My father who used to be a resident of Boston, Massachusetts, passed away on September 20, 2013. My stepmother who is 92 years and still living and she has an administrator appointed by the Probate court. There might be a will written by my father.
As surviving children are we eligible for a share of my father's estate?
Probate court records are public. I would check with the probate court to see if there was a will admitted. If there is a will, whatever your father said in the will is what goes. So, if he left a share of his estate to you, then you would be entitled. In general, a decedent's estate passes to their surviving spouse, but for a will or trust stating otherwise. You may also try to determine whether your stepmother has a will which would leave a share to you as her step-children upon her death.
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The only thing that I would add to the advice given by the other counsel here, is that if your father did not have a will, then his estate will be divided up according to the laws of intestacy. Not everything becomes part of the estate, for instance any property held jointly with your step-mother, such as bank accounts, is not, neither would insurance proceeds or things where she is the designated beneficiary, and depending on how any property is held, she may automatically take ownership of that as well, as most property held by married couples is held in a way that prevents the need to pass through probate. If there is no will, the estate will be divided as follows (according to this law: https://malegislature.gov/Laws/GeneralLaws/PartII/TitleII/Chapter190B/ArticleII/Section2-102): the first $100,000 in assets plus 1/2 of the remainder would go to your step-mother (your father's spouse) with the remainder divided between any children of your father.
I am a Massachusetts attorney and answer questions based on Massachusetts law. The above answer is for educational purposes only and does not create an attorney client relationship or constitute legal advice.
I agree with what has been said so far, but would add that after almost five years, it may be hard to reconstruct what was owned by whom at the time your father died.
If he had a will, it should have been filed with the Probate Court in the county where he lived at the time of his death. If that was Boston, it would be the Suffolk Probate Court. You can do an online search to see if an estate administration was opened for your father, and whether a will was allowed. If so, you can get a copy of the will.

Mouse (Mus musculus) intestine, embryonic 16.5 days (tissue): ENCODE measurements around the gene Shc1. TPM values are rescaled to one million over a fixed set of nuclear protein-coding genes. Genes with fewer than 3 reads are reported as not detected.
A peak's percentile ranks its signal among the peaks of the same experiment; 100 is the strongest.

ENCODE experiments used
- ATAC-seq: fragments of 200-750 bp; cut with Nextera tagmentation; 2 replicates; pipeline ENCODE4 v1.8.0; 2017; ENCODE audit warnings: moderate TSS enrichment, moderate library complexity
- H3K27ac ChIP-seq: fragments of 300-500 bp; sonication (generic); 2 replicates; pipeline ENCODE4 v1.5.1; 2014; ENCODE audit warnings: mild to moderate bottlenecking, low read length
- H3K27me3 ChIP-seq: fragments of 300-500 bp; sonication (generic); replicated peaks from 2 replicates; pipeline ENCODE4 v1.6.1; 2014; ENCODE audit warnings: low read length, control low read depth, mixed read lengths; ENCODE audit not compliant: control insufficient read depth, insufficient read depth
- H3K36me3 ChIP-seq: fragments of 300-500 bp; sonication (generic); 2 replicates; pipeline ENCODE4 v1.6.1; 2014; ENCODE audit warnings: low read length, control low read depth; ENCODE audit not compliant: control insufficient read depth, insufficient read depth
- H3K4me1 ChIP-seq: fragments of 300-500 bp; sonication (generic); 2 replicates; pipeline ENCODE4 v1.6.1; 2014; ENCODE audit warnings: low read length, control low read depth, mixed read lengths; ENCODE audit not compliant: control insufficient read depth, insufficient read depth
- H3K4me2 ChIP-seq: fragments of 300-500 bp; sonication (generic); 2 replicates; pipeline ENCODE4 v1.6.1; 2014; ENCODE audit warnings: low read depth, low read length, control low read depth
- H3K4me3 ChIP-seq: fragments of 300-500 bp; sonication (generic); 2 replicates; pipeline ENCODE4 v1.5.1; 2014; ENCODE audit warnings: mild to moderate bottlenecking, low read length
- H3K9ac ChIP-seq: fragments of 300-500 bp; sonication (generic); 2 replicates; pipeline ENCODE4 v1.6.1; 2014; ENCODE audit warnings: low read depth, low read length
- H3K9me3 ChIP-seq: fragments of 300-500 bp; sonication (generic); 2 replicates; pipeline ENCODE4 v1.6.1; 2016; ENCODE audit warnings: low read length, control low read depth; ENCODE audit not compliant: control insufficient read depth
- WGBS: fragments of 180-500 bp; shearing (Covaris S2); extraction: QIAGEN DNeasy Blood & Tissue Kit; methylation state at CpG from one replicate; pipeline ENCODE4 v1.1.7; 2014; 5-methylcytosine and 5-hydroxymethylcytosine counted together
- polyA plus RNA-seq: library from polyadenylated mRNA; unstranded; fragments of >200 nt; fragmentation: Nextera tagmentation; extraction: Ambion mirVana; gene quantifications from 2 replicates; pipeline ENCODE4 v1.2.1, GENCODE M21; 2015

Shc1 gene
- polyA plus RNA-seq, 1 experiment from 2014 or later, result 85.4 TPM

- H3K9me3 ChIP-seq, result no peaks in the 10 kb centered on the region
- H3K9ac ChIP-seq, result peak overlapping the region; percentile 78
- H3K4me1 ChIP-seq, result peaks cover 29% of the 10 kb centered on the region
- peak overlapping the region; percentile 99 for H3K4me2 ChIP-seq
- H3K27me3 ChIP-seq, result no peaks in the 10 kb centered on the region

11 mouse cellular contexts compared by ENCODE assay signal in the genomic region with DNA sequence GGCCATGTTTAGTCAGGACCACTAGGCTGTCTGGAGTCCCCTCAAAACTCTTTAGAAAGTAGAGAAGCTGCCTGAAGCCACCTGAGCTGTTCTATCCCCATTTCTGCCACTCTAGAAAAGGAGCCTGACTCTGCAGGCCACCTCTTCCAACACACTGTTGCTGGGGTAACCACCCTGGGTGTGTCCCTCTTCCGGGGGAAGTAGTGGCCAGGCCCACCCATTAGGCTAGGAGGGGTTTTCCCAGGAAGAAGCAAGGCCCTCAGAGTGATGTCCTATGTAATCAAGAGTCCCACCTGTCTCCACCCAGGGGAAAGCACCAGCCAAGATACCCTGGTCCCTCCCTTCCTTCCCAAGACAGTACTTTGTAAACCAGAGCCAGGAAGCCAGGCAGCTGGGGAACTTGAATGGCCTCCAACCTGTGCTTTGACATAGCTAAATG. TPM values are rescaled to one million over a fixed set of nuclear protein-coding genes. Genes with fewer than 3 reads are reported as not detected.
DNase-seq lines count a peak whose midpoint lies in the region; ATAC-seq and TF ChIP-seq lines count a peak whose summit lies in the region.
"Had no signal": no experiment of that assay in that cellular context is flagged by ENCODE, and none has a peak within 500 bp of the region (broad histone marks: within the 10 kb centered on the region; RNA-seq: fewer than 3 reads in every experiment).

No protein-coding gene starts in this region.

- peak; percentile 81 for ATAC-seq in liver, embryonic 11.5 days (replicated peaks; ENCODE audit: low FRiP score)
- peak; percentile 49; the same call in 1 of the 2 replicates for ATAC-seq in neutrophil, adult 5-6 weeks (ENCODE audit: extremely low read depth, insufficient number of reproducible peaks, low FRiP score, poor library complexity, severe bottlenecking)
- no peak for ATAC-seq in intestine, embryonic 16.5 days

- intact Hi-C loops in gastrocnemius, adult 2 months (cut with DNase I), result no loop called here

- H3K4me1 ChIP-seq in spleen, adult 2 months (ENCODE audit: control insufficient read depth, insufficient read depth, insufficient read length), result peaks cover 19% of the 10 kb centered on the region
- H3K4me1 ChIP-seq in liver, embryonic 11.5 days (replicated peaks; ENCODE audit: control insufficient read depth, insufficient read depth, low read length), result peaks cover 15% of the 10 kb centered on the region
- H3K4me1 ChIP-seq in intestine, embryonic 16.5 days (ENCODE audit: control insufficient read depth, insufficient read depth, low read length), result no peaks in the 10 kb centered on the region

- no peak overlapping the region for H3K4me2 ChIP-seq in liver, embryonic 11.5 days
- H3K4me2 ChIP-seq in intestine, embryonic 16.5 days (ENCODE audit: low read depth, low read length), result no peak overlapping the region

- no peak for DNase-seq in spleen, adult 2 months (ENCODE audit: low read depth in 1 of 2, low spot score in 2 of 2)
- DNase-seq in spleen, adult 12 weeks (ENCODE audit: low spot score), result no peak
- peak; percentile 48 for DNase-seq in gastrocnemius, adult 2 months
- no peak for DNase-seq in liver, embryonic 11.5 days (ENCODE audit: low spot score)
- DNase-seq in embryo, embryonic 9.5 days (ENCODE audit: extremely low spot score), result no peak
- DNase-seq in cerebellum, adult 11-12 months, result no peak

The other document you want to get is the inventory, which is a list of all the assets of the probate estate. Finally, if there was an account filed you want a copy of that. My guess is that none of that was done, including the administration, because you should have been given notice of all of those Probate Court filings.
If your father left a will, it should have been filed with the court within 30 days after his death. I know from experience that sometimes that does not happen. If you have some evidence that a will exists, you might want to pull that information together and see a lawyer about what can be done at this late date.
Depending on your relationship with your stepmother, and whether she had her own children, you may be a beneficiary of her will. One risk is that if she still has the capacity to write a will and you anger her, she might write you out of that will. So I would proceed cautiously.
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You really should meet with a Probate attorney especially if there was an estate beyond $100,000 if your father and step mother were not separated and there was no prenuptial agreement nor Will. There is a limitation period on filing for a regular Formal Probate of estate of 3 years from the date of death and if that has been exceeded ( which is apparent from the facts you presented ), there is a Late Petition which you would likely need legal advice to complete. Do you have a copy of father's Will?
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